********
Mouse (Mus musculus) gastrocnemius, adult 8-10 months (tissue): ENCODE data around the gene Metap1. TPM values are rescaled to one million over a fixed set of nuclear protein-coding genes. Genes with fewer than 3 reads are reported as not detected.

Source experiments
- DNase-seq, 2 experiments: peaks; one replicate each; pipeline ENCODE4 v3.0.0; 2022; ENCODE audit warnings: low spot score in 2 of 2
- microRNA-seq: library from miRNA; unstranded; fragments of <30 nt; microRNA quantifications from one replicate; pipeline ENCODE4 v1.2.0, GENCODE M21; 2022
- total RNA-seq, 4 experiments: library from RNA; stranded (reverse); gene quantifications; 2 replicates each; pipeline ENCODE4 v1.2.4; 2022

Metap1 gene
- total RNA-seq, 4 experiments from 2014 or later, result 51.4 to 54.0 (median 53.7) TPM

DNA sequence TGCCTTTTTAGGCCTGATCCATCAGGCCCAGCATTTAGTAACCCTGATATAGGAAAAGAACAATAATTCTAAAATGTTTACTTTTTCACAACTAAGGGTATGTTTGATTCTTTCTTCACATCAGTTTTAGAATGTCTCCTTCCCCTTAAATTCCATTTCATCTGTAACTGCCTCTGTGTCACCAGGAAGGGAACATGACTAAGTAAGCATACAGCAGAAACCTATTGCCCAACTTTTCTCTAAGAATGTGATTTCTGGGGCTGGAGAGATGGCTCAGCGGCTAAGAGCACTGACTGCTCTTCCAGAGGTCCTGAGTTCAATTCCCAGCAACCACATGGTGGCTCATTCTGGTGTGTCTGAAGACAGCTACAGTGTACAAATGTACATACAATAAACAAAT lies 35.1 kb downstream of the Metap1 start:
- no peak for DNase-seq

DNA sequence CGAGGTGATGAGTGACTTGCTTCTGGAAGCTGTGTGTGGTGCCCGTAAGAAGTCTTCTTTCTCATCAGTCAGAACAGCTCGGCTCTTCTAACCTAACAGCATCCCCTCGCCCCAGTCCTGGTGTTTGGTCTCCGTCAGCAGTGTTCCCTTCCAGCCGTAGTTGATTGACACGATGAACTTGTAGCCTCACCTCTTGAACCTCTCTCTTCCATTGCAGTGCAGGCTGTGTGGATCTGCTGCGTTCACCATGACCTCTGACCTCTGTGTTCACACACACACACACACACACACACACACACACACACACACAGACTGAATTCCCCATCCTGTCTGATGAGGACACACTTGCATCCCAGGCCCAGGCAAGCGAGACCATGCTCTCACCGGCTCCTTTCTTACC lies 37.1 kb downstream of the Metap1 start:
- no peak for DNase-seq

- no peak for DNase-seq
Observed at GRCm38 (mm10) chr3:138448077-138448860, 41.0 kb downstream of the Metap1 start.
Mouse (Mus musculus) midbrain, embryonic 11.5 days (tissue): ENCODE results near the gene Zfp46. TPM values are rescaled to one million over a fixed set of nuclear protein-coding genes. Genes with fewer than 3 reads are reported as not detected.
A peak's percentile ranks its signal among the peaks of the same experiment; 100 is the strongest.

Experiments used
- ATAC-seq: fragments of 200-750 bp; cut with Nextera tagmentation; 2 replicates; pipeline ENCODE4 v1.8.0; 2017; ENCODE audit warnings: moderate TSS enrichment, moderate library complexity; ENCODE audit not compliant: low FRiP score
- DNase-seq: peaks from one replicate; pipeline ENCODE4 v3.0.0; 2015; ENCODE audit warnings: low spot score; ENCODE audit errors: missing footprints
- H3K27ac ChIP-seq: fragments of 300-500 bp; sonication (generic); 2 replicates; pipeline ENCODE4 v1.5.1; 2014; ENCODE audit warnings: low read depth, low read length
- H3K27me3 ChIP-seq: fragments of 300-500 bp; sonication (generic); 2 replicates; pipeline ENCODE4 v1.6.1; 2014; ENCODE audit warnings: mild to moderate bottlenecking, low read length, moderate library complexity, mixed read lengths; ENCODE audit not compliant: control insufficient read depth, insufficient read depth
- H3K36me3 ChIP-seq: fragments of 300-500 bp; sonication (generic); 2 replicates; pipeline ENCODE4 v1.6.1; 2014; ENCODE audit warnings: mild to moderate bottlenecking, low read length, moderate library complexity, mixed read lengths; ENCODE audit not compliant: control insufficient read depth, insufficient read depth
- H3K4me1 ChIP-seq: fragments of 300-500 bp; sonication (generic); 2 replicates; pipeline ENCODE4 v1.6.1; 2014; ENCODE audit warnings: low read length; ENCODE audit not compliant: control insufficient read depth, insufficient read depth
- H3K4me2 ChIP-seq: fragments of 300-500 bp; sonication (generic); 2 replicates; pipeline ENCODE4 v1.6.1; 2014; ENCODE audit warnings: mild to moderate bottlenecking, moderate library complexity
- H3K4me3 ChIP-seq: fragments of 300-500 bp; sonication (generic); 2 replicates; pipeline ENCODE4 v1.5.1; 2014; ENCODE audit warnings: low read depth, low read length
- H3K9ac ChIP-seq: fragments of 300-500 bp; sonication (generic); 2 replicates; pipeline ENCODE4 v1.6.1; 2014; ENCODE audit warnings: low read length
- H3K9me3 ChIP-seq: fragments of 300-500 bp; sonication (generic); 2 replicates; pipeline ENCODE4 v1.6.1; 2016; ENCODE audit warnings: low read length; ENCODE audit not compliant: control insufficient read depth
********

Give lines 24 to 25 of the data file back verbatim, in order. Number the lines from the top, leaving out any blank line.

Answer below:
- H3K4me3 ChIP-seq: fragments of 300-500 bp; sonication (generic); 2 replicates; pipeline ENCODE4 v1.5.1; 2014; ENCODE audit warnings: low read depth, low read length
- H3K9ac ChIP-seq: fragments of 300-500 bp; sonication (generic); 2 replicates; pipeline ENCODE4 v1.6.1; 2014; ENCODE audit warnings: low read length